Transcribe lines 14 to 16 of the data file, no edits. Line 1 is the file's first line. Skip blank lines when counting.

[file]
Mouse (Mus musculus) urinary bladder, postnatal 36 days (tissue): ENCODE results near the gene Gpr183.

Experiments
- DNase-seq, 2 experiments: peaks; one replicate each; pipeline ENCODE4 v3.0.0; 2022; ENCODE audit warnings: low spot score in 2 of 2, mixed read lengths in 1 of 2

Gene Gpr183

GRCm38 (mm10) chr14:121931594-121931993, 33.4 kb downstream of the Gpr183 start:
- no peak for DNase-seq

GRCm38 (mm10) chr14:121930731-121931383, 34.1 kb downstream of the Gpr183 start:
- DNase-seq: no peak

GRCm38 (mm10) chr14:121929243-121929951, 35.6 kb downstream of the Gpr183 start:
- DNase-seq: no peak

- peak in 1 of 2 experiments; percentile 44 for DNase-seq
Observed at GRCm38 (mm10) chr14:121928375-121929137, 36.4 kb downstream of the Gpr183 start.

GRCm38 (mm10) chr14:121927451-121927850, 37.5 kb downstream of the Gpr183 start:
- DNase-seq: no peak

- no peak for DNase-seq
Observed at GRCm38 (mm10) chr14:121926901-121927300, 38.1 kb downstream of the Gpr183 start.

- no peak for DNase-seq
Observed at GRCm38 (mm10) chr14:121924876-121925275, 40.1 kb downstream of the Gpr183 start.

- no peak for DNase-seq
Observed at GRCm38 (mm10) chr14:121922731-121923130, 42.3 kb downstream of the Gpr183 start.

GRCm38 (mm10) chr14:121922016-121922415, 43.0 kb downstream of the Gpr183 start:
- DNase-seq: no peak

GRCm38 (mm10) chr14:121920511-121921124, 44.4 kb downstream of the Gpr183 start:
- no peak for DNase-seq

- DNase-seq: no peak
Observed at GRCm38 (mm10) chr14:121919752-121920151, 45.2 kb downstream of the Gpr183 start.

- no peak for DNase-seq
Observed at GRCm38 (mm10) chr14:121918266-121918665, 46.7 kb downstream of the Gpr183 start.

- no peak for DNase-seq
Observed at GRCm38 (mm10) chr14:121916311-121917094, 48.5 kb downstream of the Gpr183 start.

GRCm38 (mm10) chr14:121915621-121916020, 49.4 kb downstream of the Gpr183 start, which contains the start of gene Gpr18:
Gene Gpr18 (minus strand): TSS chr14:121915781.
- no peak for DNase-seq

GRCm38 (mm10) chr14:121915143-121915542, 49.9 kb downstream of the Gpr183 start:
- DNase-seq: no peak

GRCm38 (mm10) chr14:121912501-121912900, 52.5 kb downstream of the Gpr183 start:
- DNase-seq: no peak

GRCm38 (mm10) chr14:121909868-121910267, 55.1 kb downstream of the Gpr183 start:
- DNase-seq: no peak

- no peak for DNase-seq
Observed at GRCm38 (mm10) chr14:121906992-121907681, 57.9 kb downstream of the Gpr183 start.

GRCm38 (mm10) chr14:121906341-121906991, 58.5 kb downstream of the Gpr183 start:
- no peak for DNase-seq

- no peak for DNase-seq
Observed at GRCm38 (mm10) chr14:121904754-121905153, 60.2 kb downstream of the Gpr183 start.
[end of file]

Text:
- DNase-seq: no peak

- no peak for DNase-seq
Observed at GRCm38 (mm10) chr14:121926901-121927300, 38.1 kb downstream of the Gpr183 start.